These are not to be used during sleep. Blankets of any kind can increase your baby’s risk of suffocation during sleep. Receiving blankets are multi-functional items that can help you in many situations. situations. Receiving blankets can be used as a burp clot, or a temporary cover for a car seat or stroller on cold days. They can also be nice for breastfeeding moms to give them privacy when breastfeeding.

Sleeping Outfits

If you live in an area that gets cold during the winter months, you may want to consider getting sleepers of different weight fabrics (cotton vs. fleece). If you use a fleece sleeper, we would not recommend using any other layers to keep your baby warm to avoid the risk of your baby overheating.

Wearable Blankets

Regular blankets are no longer to be used in the sleep environment because they increase the risk of suffocation.

One-piece body suits

These are one-piece cotton suits that snap between the legs. These articles of clothing can be used as outfits for the summer or just around the house and used as undershirts in the winter time.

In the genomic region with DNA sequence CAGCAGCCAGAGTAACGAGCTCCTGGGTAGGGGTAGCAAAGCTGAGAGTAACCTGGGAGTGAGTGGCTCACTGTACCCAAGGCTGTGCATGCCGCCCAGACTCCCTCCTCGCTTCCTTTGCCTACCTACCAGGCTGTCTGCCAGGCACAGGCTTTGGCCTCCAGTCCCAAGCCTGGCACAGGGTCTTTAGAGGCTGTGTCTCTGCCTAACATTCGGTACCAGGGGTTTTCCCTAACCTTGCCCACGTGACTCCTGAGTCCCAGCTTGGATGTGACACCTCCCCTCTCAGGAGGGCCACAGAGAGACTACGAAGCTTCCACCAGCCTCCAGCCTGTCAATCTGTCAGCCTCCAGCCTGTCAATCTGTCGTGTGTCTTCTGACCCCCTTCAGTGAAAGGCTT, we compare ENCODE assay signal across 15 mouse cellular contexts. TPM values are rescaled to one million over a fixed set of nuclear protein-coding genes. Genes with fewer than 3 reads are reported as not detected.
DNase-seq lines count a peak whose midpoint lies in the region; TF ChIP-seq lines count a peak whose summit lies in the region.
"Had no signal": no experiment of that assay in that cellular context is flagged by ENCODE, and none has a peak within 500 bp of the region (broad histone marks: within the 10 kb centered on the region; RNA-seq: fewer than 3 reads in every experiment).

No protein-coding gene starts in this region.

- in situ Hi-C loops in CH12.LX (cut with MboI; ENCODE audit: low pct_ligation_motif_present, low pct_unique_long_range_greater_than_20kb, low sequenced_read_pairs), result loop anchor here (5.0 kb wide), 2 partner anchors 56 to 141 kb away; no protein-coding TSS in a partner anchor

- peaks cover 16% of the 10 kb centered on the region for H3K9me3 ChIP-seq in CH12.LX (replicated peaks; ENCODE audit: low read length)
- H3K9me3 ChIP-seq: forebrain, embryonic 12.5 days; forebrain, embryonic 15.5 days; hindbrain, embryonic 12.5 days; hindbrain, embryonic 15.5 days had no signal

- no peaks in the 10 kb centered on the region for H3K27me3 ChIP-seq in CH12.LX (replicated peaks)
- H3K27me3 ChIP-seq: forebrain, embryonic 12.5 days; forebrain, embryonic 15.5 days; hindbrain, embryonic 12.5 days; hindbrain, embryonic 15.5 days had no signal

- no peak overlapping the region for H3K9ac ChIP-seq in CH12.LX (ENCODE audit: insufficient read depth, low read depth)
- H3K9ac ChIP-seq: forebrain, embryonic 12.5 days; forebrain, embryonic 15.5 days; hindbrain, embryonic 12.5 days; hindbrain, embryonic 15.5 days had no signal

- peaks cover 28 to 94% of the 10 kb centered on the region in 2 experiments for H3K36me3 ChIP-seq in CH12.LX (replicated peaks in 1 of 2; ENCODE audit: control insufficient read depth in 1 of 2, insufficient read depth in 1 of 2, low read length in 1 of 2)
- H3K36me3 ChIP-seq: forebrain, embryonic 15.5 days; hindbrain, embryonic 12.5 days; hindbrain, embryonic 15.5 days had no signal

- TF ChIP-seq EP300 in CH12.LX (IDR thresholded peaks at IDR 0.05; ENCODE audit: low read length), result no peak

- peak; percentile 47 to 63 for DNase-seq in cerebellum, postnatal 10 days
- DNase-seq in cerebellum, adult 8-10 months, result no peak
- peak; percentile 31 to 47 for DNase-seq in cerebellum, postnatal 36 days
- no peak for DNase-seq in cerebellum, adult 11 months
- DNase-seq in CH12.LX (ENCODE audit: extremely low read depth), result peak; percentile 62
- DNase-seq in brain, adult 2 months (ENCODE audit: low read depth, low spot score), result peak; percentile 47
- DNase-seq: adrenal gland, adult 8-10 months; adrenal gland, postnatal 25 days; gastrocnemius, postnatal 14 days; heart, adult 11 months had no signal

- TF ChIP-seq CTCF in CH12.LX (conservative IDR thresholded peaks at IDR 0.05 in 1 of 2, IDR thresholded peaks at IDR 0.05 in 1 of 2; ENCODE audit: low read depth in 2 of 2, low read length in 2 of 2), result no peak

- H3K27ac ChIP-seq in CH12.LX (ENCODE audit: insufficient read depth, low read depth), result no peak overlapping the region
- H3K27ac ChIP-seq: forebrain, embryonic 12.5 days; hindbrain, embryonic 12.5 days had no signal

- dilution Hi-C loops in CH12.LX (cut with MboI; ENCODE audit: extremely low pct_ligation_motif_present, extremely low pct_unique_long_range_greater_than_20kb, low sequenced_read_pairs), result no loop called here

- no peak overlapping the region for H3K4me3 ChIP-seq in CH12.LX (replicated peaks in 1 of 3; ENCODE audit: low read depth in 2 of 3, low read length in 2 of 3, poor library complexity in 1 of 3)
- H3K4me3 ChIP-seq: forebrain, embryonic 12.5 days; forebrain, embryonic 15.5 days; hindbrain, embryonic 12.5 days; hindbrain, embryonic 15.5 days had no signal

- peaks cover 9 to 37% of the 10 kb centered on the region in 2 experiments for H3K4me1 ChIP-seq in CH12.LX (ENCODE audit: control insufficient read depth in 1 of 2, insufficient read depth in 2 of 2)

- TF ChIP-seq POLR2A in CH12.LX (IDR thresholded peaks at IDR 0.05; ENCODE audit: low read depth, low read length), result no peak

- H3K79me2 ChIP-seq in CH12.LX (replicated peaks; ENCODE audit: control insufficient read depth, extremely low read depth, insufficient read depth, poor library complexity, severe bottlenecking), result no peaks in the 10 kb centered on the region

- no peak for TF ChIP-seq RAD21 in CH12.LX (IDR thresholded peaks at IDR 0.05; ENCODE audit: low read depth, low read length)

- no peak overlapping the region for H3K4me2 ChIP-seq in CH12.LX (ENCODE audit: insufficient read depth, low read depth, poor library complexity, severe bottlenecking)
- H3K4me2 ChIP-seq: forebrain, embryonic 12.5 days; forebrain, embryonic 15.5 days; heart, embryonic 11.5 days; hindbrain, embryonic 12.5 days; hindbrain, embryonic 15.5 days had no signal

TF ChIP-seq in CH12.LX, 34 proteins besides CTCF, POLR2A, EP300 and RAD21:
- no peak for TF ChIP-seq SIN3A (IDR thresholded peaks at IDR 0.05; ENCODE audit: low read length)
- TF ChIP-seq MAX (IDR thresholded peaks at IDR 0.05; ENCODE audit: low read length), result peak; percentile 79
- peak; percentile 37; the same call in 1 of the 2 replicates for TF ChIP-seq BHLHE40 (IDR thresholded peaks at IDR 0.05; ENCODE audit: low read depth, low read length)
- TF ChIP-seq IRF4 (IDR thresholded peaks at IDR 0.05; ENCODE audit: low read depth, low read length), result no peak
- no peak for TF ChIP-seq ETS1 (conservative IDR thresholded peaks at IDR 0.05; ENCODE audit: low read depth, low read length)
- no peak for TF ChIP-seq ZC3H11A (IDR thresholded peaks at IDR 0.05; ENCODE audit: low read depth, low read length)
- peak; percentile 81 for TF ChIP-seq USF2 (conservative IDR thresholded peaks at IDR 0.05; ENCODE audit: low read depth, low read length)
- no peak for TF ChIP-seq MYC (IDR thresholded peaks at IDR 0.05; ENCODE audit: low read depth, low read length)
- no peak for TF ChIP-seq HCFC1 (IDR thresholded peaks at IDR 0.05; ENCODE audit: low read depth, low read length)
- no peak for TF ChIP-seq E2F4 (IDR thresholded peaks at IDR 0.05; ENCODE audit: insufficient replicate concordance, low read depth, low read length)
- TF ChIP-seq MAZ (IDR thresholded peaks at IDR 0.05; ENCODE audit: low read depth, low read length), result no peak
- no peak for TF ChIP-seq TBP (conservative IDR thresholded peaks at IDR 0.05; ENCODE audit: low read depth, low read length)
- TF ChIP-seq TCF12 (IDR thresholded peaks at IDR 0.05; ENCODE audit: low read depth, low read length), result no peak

Pairs of socks and booties

You have to keep those little baby toes warm somehow! These are especially important if you are having a baby in the winter time. If your baby is expected in the summer, you probably do not need to go out and buy a lot until it starts to get colder, or you might, depending on how cool you keep your house during the summer with the AC!

Health & Hygiene


Fabric or disposable. The choice is yours.

Baby Wipes

You will definitely want to have a stock of baby wipes for when your baby comes home.

Diaper Cream/Zinc Paste

Make sure you are prepared for diaper rash and get diaper cream or zinc paste to help take care of the symptoms.

Baby Shampoo

Purchase shampoo that will not sting if it gets in your baby’s eyes. Also, use unscented and undyed products to reduce the risk of an allergic reaction. Test the shampoo on a small patch of skin to check for any kind of reaction on your baby’s skin.

Baby Lotion

Use unscented and undyed products to reduce the risk of an allergic reaction. Test the lotion on a small patch of skin before rubbing all over your infant’s body to make sure their skin does not react to the lotion.

Baby Soap

As with shampoo and lotion, use unscented and undyed products to reduce the risk of an allergic reaction. Test baby soap in the same way as the shampoo and lotion.

Bulb Syringe Aspirator

This will be helpful to have in case your baby gets a cold. Use it to suction mucus out of your baby’s nose to help them breathe a little easier.

Nail Clippers/Nail File

Uses these manicure items on your baby’s nails to keep them from scratching you or themselves. Nail clippers can be hard to use, so if you don’t feel comfortable using them, try only using nail file exclusively.